Make changes to PHP ini values without losing them on an update

If you have ever set up a server yourself, you probably realized, that the default values for PHP don’t really work for modern websites. The upload_max_filesize is set to only 2 MB, which means that you cannot upload anything into the media library of WordPress that is larger than 2 MB. This value is usually one you want to change for any site. But how can you change the value and not risking your modifications to be reverted, one you upgrade PHP or your server.

Changing the global PHP ini values

This blog is running on Ubuntu 22.04 with PHP-FPM running alongside the nginx web server. If I want to make changes to any PHP ini variable, I would make those changes to the file /etc/php/8.1/fpm/php.ini on a global level. As you can see in the file path, you would have to make these changes to the php.ini file of each installed PHP version. You would also need to do the change for any “server API”, so if you also use CGI/FastCGI for some site, you have to make the same changes to the file /etc/php/8.1/fpm/php.ini as well.

The advantage of this change is that any website hosted on this server will use these settings, so you can set good defaults for any site. But as you make changes to global configuration files, you will run into issues once you upgrade your server. When the package manager wants to upgrade the configuration file, it detects changes and asks you to either use the new file, use your modified file or to examine the changes and resolve them yourself. Depending on how many changes you have made, this might be difficult to make.

In order to modify PHP ini values globally, I have added a new file called /etc/php/conf.d/90-custom.ini with only the variables I want to change and them symlink them into the different configuration paths:

$ tree /etc/php/   
/etc/php/
|-- 7.3
|   |-- cgi
|   |   |-- conf.d
|   |   |   |-- 10-mysqlnd.ini -> /etc/php/7.3/mods-available/mysqlnd.ini
|   |   |   |-- ...
|   |   |   `-- 90-custom.ini -> /etc/php/conf.d/90-custom.ini
|   |   `-- php.ini
|   |-- cli
|   |   |-- conf.d
|   |   |   |-- 10-mysqlnd.ini -> /etc/php/7.3/mods-available/mysqlnd.ini
|   |   |   |-- ...
|   |   |   `-- 90-custom.ini -> /etc/php/conf.d/90-custom.ini
|   |   `-- php.ini
|   |-- fpm
|   |   |-- conf.d
|   |   |   |-- 10-mysqlnd.ini -> /etc/php/7.3/mods-available/mysqlnd.ini
|   |   |   |-- ...
|   |   |   `-- 90-custom.ini -> /etc/php/conf.d/90-custom.ini
|   |   |-- php-fpm.conf
|   |   |-- php.ini
|   |   `-- ...
|-- ...
|-- 8.1
|   |-- cgi
|   |   |-- conf.d
|   |   |   |-- 10-mysqlnd.ini -> /etc/php/8.1/mods-available/mysqlnd.ini
|   |   |   |-- ...
|   |   |   `-- 90-custom.ini -> /etc/php/conf.d/90-custom.ini
|   |   `-- php.ini
|   |-- cli
|   |   |-- conf.d
|   |   |   |-- 10-mysqlnd.ini -> /etc/php/8.1/mods-available/mysqlnd.ini
|   |   |   |-- ...
|   |   |   `-- 90-custom.ini -> /etc/php/conf.d/90-custom.ini
|   |   `-- php.ini
|   |-- fpm
|   |   |-- conf.d
|   |   |   |-- 10-mysqlnd.ini -> /etc/php/8.1/mods-available/mysqlnd.ini
|   |   |   |-- ...
|   |   |   `-- 90-custom.ini -> /etc/php/conf.d/90-custom.ini
|   |   |-- php-fpm.conf
|   |   |-- php.ini
|   |   `-- ...
|-- ...
|-- conf.d
|   `-- 90-custom.ini

As the new 90-custom.ini is not a file that package manager would add/update, any changes made in this file would be safe from upgrades.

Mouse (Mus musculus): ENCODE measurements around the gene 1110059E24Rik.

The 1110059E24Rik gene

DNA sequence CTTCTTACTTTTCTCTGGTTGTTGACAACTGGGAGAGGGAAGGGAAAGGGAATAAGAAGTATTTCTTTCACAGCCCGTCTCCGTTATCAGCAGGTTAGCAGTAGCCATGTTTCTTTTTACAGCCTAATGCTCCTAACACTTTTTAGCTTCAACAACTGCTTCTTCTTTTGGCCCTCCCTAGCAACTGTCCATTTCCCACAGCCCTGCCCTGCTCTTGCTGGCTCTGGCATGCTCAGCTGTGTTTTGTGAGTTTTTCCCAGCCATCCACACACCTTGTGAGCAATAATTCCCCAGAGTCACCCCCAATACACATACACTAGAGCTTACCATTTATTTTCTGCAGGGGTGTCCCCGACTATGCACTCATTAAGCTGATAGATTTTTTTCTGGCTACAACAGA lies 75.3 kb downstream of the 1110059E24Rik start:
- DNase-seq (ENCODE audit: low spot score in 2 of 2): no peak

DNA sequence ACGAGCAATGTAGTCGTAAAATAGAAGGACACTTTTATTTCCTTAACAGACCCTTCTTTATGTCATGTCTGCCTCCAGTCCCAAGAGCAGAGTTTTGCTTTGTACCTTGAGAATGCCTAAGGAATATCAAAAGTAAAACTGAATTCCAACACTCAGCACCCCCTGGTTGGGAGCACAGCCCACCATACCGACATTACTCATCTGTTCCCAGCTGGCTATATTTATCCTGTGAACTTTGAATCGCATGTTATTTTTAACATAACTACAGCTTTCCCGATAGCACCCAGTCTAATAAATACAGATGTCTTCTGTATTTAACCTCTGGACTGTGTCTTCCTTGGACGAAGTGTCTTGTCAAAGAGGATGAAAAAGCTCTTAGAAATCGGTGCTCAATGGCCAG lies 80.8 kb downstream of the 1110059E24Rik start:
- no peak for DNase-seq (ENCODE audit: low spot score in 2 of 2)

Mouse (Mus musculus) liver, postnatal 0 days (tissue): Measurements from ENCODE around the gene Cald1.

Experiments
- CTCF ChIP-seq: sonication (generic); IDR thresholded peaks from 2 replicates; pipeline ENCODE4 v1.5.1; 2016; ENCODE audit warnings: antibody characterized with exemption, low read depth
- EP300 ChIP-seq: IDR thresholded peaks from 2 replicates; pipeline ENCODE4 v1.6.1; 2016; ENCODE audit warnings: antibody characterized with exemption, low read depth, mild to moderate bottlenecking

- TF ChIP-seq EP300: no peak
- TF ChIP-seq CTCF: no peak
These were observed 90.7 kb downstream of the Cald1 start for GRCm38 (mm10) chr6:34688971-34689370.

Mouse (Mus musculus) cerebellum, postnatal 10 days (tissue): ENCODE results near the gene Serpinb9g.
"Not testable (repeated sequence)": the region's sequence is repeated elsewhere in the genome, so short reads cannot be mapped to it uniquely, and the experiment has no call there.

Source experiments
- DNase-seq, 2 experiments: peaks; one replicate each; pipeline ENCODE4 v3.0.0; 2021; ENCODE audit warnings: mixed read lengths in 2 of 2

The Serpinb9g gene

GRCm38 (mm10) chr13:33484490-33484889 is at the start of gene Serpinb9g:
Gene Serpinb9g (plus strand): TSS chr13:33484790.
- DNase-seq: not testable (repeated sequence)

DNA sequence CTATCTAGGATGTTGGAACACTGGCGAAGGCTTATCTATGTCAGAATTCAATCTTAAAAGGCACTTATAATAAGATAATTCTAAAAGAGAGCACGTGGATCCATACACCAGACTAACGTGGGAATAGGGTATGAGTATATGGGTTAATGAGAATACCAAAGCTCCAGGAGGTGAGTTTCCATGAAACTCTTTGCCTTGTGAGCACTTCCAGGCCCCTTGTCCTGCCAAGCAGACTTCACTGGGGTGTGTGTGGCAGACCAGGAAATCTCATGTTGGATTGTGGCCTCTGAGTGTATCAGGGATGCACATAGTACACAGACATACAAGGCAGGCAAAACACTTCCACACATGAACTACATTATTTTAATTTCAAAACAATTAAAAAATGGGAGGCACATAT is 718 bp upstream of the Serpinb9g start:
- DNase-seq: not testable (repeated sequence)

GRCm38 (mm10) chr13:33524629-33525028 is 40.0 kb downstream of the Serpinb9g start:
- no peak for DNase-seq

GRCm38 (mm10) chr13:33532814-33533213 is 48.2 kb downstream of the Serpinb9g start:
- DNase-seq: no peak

Changing PHP ini values per site

Sometimes you want or need to change values for a specific site. Then using the global file would not work. If you are using the Apache web server, you might be able to change values using the Apache configuration files or even using the .htaccess file. In this file, you would use something like php_value upload_max_filesize 64M to increase the upload limit. This, although, will only work if you use PHP as an Apache module.

If you use Apache with PHP-FPM or different web server – like I am using nginx – you cannot use the .htaccess file to make any changes to the PHP ini values.

Using the “user_ini” file for per site changes

Fortunately, you have another way to change PHP ini values. This can be done with a “user_ini” file, you usually store in the document root of the site. First, you have to find out what the filename for this file should be. You can find out with the phpinfo() function or by running php -i and searching for the user_ini.filename value. You then create this file and add any changes writing it in the same way as in the php.ini files, so like upload_max_filesize = 64M to change the upload limit.

When you make changes to this file and check if they work, they probably don’t! This does not mean that, that you’ve made a mistake. It probably means that the file was not read by the PHP process. This is because the file is cached. You can find out for how long by looking at the user_ini.cache_ttl value. This is the time, in seconds, the file is cached. If the value is 300, you have to wait up to 5 minutes for changes to be used for the site. If you need the changes to be used immediately, you have to restart the PHP process (like PHP-FPM) or the web server (when you use Apache mit mod_php).

Conclusion

There are multiple ways to make changes to PHP ini variables. When you have to make changes, always make sure to use a method that would not break upgrades (or the changes getting lost with the upgrade). For my own server, I prefer to use the first approach with a global custom ini file. The user_ini file has the advantage that these value could easily be transferred to a new server when migrating a site, so they might be better for PHP systems that need specific values.

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Bernhard is a full time web developer who likes to write WordPress plugins in his free time and is an active member of the WP Meetups in Berlin and Potsdam.

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